• #Memoryscape

    Enjoy two of the most dramatic riverside walks in London and hear the voices of people whose lives have been entwined with the Thames. These sound walks take place at some of the most fascinating stretches of the river Thames. You can listen as you walk with a CD player, ipod or MP3 player. Click on the links below to explore the trails

    #son #ballade_sonore #rivière #fleuve #Londres #Angleterre #UK
    cc @daphne

    • Echoes of Blackburn Meadows

      The most recent stint of conservation work at Blackburn Meadows by BTCV is now in its final stages. Over the past four weeks, volunteers have worked in all weathers to complete the vital improvements that will lay the foundations for Echoes of Blackburn Meadows. Tasks have comprised draining footpaths, laying new surfaces and removing masses of unwanted litter, bracken and Buddleia.


    • Scottish National Gallery soundwalk

      We* wanted to create a soundwalk through the Old Town, narrated by interviews with people working in various jobs across central Edinburgh. We soon, however, saw this as a long-term project, after numerous refusals from potential interviewees.
      After we received the cold shoulder to do an interview with the proprietors of the seasonally blind Christmas Shop, we headed to Oxgangs, a 1950s suburb to the city’s southwest. The area has some striking signage and architecture, particularly the bell tower of St. John’s church.

      We took the number 4 bus back in to the city centre, and walked east. Posters for a Scottish photography retrospective in the Scottish National Gallery drew us in. The exhibit was strong, but it was small, so we walked around the permanent collection. As we walked through the rooms among the paintings and marble busts, we got on to the topic of gallery audio tours. How fun would it be to make our own? The idea started to unfurl and was built over repeat trips.

      We realized there was a wealth of re-interpretations to be made, as we started to assign songs and other texts that seemed to fit, however esoterically, with what we were seeing. We also paid attention to the experience of being in the gallery, especially the sounds of each room.

      The Scottish National Gallery soundwalk is an audio tour played out in real time that can be listened to anywhere (try it out in your local gallery).

      #art #musée

    • P r o j e c t D e t a i l : A R e c o r d o f F e a r

      A Record of Fear was a commission for Contemporary #Art in Historic Places, a partnership between the National Trust, English Heritage and Commissions East in which three artists were invited to create new work inspired by historic properties.

      Once a secret military testing site and now a nature reserve, #Orford_Ness temporarily played host to a series of audio and video works exploring aspects of broadcast and transmission.

      The viewing gallery of the #Black_Beacon building - used to develop an experimental navigation device - was the location for an audio work, which used manipulated sound recordings from the Ness. Visitors were invited to listen carefully to what is already there as well as what is generally inaudible to the human ear. An array of contact mics, hydrophones, ultrasonic recorders and regular microphones had been used to capture the subtle ambient sounds of the site.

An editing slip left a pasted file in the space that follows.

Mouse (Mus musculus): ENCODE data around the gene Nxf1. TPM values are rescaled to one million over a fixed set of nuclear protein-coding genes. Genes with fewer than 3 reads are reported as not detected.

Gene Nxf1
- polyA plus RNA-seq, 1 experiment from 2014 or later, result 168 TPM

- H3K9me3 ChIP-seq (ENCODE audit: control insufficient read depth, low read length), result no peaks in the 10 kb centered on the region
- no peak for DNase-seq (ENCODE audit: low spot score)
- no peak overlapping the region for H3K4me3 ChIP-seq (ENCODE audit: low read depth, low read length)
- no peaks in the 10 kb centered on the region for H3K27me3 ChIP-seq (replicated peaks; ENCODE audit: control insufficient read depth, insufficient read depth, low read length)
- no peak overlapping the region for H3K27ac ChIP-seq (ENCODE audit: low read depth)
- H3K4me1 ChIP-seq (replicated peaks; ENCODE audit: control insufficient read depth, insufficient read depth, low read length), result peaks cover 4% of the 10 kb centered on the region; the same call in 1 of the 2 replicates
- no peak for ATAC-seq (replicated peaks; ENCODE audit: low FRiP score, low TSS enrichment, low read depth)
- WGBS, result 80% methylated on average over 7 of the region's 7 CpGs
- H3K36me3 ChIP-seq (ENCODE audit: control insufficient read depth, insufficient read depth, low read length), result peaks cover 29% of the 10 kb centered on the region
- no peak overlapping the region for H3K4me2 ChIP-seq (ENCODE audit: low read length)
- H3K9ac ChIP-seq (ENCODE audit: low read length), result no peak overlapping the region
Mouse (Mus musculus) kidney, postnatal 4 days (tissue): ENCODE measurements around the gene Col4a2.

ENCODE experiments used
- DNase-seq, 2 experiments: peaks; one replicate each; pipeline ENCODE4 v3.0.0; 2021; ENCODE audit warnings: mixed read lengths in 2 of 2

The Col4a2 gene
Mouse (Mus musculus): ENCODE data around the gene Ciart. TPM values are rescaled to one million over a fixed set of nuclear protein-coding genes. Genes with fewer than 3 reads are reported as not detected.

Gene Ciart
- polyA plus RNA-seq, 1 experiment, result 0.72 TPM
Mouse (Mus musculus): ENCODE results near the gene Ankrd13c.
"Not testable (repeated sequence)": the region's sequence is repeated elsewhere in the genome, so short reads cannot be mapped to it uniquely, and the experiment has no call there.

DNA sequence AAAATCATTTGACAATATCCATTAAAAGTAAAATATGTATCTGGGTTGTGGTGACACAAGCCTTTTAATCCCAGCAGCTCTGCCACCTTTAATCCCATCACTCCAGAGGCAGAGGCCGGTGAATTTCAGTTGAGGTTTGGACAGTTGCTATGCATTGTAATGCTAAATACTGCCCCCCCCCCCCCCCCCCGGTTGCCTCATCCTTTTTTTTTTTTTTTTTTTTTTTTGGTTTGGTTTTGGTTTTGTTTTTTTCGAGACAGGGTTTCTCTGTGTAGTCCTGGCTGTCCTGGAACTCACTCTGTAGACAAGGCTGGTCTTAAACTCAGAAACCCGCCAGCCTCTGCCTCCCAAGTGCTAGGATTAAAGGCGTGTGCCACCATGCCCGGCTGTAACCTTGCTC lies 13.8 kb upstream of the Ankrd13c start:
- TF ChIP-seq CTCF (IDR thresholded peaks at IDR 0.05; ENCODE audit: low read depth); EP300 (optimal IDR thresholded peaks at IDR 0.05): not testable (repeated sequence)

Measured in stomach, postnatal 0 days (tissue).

The Exmoor Choir were invited to perform madrigals in some of the remaining military buildings, once used for environmental testing of the atomic bomb. The human presence singing songs of love and an awareness of the passing of time provided a poignant counterpoint to the stark and disturbing interiors. A specially commissioned piece by Yannis Kyriakides entitled “U” provided a meditation on the passing of time.

      For one-day only, visitors were allowed to enter some normally inaccessible test laboratories that become locations for sound installations, including the sited recording of a working centrifuge at AWE Aldermaston which was formerly in use at AWRE Orfordness.


    • Experimental Research Network

      The Experimental Research Network is a space for academics, artists and anyone else who has an interest in creative experimentation with research practice.

      Currently, the network includes academics using experimental audio and visual methods in their research, researchers using experimental narrative, textual and print-based methods, sound artists, avant-garde film makers, photographers, performance artists and musicians.

      The aims of the Network are:

      – To actively promote and encourage experimentation within research practice, helping to create an enlarged and enlivened sense of what research might encompass

      – To initiate and coordinate experimental research events – conferences, workshops, meetings

      – To distribute and share information about relevant events and funding opportunities

      – To foster new links between individuals and institutions working experimentally with research methods

      In short, we aim to bring together people who are using creative, innovative, novel, or risky research practices in their work, regardless of their location, affiliation or research topic, in a way that is mutually supportive, intellectually stimulating and fun. If this sounds like your thing, why not join us?

      The Experimental Research Network was initiated in 2010 by Dr Michael Gallagher and Jonathan Prior, both currently based at The University of Edinburgh, Scotland. It developed out of an international training and networking project funded by the UK Economic and Social Research Council (ESRC).